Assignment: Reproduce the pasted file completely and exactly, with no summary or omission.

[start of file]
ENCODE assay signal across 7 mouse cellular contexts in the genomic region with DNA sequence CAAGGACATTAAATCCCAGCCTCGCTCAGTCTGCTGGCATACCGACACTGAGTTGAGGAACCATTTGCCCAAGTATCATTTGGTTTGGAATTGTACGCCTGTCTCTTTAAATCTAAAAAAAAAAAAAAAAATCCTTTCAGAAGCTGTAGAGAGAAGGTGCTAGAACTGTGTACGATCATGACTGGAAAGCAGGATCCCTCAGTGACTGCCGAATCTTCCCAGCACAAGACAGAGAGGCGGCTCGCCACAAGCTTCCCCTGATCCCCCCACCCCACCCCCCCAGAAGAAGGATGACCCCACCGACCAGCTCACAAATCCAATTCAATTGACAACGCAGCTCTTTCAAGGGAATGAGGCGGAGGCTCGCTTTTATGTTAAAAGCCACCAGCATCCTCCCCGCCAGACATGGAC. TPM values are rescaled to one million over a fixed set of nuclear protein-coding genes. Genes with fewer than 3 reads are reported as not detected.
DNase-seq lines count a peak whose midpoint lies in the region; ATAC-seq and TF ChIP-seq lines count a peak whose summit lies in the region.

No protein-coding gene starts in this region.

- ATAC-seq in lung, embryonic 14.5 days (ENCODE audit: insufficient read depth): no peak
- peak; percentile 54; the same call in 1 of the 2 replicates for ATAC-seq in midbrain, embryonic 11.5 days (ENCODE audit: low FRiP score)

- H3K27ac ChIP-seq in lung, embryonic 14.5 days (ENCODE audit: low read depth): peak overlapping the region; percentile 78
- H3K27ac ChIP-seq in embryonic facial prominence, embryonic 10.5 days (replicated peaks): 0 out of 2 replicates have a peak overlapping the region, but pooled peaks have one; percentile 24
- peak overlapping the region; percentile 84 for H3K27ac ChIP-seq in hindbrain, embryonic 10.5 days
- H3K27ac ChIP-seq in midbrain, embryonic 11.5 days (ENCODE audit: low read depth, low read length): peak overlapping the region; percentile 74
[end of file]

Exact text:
ENCODE assay signal across 7 mouse cellular contexts in the genomic region with DNA sequence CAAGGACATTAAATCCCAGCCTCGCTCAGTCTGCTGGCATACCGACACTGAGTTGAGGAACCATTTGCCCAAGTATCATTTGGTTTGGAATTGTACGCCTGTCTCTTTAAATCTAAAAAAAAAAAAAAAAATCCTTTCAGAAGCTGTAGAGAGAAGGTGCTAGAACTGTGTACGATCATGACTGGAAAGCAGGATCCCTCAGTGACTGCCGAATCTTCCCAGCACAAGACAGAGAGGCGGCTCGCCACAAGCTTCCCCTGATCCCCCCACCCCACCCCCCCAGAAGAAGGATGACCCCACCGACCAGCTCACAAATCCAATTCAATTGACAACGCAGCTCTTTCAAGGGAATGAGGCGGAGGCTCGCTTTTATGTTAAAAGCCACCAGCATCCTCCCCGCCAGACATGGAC. TPM values are rescaled to one million over a fixed set of nuclear protein-coding genes. Genes with fewer than 3 reads are reported as not detected.
DNase-seq lines count a peak whose midpoint lies in the region; ATAC-seq and TF ChIP-seq lines count a peak whose summit lies in the region.

No protein-coding gene starts in this region.

- ATAC-seq in lung, embryonic 14.5 days (ENCODE audit: insufficient read depth): no peak
- peak; percentile 54; the same call in 1 of the 2 replicates for ATAC-seq in midbrain, embryonic 11.5 days (ENCODE audit: low FRiP score)

- H3K27ac ChIP-seq in lung, embryonic 14.5 days (ENCODE audit: low read depth): peak overlapping the region; percentile 78
- H3K27ac ChIP-seq in embryonic facial prominence, embryonic 10.5 days (replicated peaks): 0 out of 2 replicates have a peak overlapping the region, but pooled peaks have one; percentile 24
- peak overlapping the region; percentile 84 for H3K27ac ChIP-seq in hindbrain, embryonic 10.5 days
- H3K27ac ChIP-seq in midbrain, embryonic 11.5 days (ENCODE audit: low read depth, low read length): peak overlapping the region; percentile 74